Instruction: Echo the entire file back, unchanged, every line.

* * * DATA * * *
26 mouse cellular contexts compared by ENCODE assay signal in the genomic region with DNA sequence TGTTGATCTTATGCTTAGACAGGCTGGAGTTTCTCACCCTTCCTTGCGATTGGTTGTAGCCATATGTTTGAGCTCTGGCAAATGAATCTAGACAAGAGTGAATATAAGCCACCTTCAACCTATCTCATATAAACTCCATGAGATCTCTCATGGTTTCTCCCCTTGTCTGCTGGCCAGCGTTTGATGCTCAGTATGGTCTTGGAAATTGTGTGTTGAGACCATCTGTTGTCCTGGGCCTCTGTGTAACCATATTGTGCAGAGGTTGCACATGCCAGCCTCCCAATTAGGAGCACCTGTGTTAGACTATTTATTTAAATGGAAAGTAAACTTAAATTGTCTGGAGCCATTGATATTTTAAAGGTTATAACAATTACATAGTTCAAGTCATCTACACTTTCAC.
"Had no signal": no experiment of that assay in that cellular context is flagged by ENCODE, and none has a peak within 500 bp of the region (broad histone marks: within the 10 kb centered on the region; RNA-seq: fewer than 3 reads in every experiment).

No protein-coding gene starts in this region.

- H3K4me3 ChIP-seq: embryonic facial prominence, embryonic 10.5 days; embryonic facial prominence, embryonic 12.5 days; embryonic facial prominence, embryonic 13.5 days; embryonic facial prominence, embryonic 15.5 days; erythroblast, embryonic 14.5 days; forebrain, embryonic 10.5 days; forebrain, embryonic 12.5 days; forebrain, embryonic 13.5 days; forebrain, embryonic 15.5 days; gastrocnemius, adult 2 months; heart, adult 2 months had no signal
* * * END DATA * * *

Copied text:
26 mouse cellular contexts compared by ENCODE assay signal in the genomic region with DNA sequence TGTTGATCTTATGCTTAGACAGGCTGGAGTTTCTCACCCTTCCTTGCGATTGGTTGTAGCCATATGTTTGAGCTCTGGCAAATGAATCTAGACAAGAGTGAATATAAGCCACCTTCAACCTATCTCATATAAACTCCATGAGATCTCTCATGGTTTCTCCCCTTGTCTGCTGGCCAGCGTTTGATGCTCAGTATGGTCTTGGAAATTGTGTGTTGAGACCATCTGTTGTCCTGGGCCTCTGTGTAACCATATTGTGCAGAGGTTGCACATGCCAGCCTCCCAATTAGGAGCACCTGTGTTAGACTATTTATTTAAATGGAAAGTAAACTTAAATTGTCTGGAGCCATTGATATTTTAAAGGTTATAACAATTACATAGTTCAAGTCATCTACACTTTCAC.
"Had no signal": no experiment of that assay in that cellular context is flagged by ENCODE, and none has a peak within 500 bp of the region (broad histone marks: within the 10 kb centered on the region; RNA-seq: fewer than 3 reads in every experiment).

No protein-coding gene starts in this region.

- H3K4me3 ChIP-seq: embryonic facial prominence, embryonic 10.5 days; embryonic facial prominence, embryonic 12.5 days; embryonic facial prominence, embryonic 13.5 days; embryonic facial prominence, embryonic 15.5 days; erythroblast, embryonic 14.5 days; forebrain, embryonic 10.5 days; forebrain, embryonic 12.5 days; forebrain, embryonic 13.5 days; forebrain, embryonic 15.5 days; gastrocnemius, adult 2 months; heart, adult 2 months had no signal